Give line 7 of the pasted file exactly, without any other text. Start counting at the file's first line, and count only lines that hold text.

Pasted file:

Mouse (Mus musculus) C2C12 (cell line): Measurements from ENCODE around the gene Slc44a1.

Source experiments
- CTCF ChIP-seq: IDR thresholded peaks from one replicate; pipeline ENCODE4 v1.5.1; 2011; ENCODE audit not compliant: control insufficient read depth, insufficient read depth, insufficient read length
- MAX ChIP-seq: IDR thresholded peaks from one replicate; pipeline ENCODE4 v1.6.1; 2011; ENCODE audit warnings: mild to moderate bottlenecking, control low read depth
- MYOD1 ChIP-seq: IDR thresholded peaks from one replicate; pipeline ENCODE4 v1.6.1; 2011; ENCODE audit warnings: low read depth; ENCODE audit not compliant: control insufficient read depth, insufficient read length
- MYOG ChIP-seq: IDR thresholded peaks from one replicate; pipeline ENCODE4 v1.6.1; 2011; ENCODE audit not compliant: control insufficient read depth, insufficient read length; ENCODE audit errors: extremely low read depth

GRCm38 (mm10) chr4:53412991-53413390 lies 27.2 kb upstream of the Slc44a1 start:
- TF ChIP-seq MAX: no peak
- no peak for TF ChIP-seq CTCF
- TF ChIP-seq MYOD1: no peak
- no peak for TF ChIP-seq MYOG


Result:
GRCm38 (mm10) chr4:53412991-53413390 lies 27.2 kb upstream of the Slc44a1 start: